A District Court judge in Galveston, Texas took an unusual step after discovering the prosectuor knowingly withheld exculpatory evidence.She entered a directed verdict of acquittal. (the authority to do that is debatable - but given the circumstances you wouldn't expect them to challenge it)

The exculpatory evidence was the 911 call made by the victim. When talking with the dispatcher she said the assailants wore ski masks and she didn't get a good luck at them. At trial she remarkbly identified the defendant. Apparently the police and prosecutor pressured her into making the identification; at least that's the allegation in a 3 million dollar lawsuit that has been filed.

You have to wonder how the case got this far. Even the most rookie cop should question an identification when the victim originally said they didn't see the assailant. Did they just turn the othe way, and chalk it up to a mistake or mis-interpretation? Or did they think they had the right person and wanted to make sure they got a conviction - the ends justifies the means argument.

This apparently was not an isolated incident - which is probably why the judge took the extreme action she did. It appears that the prosecutor had withheld evidence before, and had done the same thing in the county he previously worked at. If that's the case, you also have to wonder why he still had a job.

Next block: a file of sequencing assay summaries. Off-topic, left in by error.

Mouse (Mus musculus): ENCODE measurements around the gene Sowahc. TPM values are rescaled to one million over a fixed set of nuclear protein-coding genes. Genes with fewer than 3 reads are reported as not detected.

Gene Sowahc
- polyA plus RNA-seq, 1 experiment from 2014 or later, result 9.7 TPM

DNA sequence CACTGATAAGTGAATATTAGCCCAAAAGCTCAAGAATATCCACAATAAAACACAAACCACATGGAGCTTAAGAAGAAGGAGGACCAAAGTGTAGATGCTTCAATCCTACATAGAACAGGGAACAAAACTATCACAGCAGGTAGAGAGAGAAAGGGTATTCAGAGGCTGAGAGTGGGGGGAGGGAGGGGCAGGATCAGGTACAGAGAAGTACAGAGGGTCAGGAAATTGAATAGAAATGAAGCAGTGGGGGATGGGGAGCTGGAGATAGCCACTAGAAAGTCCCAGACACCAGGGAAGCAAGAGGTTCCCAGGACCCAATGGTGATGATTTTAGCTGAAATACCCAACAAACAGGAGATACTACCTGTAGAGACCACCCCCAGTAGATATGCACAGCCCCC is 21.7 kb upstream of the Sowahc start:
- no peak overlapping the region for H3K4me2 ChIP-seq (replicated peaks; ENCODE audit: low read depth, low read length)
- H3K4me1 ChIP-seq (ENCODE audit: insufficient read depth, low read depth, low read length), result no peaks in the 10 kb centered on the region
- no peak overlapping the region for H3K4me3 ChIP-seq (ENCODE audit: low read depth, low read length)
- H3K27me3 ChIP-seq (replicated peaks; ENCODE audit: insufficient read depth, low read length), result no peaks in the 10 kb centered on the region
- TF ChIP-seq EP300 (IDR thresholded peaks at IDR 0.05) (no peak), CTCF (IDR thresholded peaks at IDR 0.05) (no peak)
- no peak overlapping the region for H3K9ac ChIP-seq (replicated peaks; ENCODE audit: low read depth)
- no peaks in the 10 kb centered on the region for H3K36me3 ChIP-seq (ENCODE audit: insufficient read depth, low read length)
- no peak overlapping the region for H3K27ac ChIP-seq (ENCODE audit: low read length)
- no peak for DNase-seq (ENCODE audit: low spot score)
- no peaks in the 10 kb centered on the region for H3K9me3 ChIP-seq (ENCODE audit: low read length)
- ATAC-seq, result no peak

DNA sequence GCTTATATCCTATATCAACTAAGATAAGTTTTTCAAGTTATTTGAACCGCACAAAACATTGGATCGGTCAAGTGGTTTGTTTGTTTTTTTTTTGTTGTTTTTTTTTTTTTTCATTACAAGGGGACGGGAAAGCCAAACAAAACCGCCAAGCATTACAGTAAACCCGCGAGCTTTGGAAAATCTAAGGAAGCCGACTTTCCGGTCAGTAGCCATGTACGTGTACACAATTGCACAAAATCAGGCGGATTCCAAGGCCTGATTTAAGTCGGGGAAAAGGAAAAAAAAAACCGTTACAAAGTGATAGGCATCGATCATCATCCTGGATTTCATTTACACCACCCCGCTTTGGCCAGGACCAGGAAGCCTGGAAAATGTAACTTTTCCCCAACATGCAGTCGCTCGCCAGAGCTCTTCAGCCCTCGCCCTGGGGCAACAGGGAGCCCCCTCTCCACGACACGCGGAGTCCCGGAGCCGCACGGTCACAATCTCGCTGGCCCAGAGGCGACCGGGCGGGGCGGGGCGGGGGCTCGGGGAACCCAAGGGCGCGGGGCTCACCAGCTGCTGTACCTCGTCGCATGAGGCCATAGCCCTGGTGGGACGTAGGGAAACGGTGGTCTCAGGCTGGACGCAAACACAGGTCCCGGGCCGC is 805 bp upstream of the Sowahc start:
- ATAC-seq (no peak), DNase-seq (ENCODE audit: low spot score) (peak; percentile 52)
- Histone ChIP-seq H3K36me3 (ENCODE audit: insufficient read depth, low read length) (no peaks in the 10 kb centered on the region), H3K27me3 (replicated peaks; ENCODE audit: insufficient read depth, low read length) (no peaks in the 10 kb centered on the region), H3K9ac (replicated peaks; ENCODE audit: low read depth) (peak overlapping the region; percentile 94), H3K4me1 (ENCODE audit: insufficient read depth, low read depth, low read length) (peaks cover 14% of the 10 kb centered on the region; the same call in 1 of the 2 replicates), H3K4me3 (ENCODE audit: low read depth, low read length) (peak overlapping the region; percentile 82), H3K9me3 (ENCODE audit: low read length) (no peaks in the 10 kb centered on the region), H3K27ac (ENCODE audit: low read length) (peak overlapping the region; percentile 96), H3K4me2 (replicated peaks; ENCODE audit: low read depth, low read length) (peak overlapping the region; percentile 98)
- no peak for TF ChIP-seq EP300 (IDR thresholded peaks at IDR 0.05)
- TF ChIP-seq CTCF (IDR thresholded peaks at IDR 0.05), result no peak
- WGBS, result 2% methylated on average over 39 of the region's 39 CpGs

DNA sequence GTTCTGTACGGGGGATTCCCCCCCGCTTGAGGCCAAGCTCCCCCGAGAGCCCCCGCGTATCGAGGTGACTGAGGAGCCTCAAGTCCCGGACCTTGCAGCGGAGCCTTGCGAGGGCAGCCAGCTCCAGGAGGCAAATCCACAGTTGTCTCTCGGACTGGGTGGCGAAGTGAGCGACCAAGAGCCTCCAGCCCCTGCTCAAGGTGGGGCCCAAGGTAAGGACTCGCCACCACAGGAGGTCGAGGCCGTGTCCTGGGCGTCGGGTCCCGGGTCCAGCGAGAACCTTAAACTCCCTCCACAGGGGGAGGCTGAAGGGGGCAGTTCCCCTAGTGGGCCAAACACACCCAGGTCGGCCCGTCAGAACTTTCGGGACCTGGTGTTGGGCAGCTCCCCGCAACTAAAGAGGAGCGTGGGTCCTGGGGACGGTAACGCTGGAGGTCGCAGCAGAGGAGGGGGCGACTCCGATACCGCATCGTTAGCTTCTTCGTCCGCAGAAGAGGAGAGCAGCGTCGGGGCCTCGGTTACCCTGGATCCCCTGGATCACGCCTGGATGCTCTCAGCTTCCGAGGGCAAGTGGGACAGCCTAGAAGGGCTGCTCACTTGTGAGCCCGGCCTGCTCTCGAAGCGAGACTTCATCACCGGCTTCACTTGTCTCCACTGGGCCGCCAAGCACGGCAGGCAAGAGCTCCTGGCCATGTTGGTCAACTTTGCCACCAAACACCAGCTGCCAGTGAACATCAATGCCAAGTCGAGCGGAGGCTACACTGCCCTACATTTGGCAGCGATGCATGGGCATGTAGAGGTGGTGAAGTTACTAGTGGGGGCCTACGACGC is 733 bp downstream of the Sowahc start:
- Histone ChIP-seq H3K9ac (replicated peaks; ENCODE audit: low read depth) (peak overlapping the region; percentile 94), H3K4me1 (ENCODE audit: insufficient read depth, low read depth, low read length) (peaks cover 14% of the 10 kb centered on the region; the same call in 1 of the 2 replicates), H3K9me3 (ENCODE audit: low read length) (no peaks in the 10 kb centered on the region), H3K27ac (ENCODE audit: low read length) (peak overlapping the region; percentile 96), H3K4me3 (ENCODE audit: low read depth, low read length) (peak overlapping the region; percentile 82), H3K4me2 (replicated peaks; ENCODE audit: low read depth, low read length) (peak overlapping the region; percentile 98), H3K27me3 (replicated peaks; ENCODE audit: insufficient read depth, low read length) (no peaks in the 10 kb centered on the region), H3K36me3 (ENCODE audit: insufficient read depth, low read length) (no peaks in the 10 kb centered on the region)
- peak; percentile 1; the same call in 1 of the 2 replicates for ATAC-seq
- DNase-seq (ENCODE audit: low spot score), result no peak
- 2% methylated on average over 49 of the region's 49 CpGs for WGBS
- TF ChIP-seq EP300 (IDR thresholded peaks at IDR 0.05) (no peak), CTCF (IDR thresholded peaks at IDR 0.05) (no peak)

This goes to show that you cannot accept everything the state says, and must challenge everything. You also must obtain all the available evidence. We routinely request 911 calls for this very reason; the first time you hear it shouldn't be in trial.

Kudos to the judge for doing the right thing. Let's now see if the prosecutor gets what he deserves.

Walter Reaves
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Criminal Defense Attorney Walter Reaves has been practicing law for over 35 years.
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